Papers in panels S2 Travelling Technologies, S3 Inscriptions and S6 Knowledge Production underlined that science and technology do not only play an important role in these transformations, but also shape the ways in which they are analytically captured. Various papers analysed the increasing use of performance measures and neoliberal techniques of management across various domains from developmental interventions, governmental service provision to scientific performances itself and the types of realities these new measurements produce. For instance, Norman Schräpel scrutinised the performance-based financing of health services in Rwanda in the frame of the implementation of the Millenium Development Goals and outlined how numbers and other data about patients function as scientific evidence in support of new technologies of impartial, rational government.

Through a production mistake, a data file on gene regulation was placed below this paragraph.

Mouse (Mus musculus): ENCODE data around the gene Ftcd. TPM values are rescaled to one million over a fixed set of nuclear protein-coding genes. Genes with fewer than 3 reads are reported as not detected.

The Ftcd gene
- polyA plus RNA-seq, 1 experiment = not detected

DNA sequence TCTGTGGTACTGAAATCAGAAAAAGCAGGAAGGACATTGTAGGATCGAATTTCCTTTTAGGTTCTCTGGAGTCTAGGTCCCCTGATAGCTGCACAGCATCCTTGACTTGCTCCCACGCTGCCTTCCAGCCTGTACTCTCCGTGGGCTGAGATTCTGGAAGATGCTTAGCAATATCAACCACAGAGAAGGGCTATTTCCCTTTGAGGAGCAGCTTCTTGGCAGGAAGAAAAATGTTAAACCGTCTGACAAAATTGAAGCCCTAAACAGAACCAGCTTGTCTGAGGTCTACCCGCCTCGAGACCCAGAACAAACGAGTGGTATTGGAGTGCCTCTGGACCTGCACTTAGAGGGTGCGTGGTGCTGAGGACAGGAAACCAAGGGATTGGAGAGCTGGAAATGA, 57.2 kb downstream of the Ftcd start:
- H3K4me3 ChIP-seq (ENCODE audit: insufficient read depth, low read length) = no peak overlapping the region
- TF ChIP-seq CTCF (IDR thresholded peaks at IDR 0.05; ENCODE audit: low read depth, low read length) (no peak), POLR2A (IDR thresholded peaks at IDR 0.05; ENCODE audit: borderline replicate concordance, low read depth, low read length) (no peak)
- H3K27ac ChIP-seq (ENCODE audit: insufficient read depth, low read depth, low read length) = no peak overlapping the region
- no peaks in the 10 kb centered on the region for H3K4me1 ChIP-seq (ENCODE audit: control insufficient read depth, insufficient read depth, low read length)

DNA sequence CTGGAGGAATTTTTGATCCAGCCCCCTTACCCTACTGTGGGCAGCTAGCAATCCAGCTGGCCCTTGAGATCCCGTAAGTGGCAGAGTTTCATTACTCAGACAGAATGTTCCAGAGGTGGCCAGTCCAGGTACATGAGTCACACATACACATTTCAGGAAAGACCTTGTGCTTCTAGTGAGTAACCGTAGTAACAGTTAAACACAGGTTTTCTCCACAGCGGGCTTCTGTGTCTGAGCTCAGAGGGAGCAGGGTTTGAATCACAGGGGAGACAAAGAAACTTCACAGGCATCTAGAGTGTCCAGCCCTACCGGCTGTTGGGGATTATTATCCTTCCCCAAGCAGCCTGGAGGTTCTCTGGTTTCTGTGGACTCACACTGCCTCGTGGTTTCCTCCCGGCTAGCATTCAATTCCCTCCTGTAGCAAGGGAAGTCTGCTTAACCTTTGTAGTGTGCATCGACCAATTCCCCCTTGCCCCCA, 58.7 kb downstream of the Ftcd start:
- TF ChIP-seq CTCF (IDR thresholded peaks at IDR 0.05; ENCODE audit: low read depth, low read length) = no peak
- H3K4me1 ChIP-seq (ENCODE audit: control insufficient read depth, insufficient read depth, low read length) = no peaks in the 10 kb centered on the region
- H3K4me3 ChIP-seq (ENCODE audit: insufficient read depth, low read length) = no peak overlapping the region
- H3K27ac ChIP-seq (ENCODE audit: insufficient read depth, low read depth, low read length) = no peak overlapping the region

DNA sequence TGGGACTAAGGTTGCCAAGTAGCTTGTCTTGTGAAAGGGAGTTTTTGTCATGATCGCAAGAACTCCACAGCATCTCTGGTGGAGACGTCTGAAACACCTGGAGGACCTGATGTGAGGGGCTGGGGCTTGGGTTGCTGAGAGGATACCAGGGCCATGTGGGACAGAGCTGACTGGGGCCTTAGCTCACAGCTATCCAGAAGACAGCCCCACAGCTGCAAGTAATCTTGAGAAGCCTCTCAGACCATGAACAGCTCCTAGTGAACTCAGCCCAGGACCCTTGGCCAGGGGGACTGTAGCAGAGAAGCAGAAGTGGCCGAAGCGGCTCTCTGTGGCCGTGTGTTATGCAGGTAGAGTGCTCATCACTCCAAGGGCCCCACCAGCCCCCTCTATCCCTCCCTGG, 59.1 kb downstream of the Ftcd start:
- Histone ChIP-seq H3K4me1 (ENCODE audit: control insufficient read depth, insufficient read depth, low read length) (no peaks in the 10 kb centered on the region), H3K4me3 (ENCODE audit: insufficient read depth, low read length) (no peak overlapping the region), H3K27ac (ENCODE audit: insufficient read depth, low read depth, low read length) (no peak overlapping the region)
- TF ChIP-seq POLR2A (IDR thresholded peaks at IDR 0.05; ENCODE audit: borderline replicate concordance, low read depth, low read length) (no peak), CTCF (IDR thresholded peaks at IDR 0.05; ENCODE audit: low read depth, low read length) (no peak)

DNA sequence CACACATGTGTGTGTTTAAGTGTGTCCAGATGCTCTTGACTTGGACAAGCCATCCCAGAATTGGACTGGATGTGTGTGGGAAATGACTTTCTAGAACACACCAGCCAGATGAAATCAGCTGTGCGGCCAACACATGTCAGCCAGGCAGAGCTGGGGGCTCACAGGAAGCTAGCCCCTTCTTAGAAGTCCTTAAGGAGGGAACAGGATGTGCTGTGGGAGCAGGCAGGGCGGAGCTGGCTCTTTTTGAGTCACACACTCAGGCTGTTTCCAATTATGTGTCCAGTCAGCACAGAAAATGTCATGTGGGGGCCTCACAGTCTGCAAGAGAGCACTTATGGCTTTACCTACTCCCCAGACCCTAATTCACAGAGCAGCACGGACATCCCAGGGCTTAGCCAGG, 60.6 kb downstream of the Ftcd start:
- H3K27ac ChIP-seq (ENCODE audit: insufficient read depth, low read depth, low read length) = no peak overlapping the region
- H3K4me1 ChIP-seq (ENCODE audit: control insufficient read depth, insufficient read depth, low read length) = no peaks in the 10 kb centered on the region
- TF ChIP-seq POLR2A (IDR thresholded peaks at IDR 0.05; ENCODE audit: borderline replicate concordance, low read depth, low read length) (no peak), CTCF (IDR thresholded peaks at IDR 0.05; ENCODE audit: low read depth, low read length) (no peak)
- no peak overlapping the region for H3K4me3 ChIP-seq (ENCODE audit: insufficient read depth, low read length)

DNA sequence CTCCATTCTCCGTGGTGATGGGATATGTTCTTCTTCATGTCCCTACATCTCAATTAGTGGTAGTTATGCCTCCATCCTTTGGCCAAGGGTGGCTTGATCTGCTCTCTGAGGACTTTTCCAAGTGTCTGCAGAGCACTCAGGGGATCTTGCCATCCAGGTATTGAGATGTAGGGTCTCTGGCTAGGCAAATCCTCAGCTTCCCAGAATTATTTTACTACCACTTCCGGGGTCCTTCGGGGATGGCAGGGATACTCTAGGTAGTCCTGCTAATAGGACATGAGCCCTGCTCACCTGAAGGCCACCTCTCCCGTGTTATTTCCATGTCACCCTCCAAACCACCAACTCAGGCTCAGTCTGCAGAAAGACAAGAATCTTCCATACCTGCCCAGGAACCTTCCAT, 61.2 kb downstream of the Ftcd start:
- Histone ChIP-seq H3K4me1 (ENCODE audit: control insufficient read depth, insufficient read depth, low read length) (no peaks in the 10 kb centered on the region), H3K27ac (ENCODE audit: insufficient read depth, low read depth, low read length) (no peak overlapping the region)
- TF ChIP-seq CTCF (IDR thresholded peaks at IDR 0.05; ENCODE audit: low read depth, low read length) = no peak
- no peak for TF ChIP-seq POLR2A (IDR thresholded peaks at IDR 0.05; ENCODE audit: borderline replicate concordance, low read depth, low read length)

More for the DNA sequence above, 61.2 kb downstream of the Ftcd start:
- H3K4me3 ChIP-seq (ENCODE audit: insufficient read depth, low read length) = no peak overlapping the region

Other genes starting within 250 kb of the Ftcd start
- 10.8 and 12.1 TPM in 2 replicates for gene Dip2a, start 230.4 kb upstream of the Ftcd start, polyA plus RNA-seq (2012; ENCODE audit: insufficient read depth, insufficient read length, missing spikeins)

Papers in panel S7 Science, Law and Power and S8 Science and Policies drew out new intersections between development, capitalist enterprises, African governments and science, which tend to crystallise around issues of global concern, like climate change, HIV/AIDS or womens' rights. At these intersections new strategic visions are inscribed into development paradigms, global standards and protocols are moulded, and new cooperative models take their shape, such as public private partnerships or multi-stakeholder co-operations to pursue specific joint goals. Addressing new forms of governance in the Global South, Kevin Donovan presented an intriguing case of Kenyian grass roots and nonetheless transnational techno-politics around the construction of an infrastructure for cash transfers for the poor. Discussion centred on the implications of such new configurations for African self-determination and it pointed out that there is a need for studies to examine how regulations emerge from novel intersections of business, science, government and development cooperation.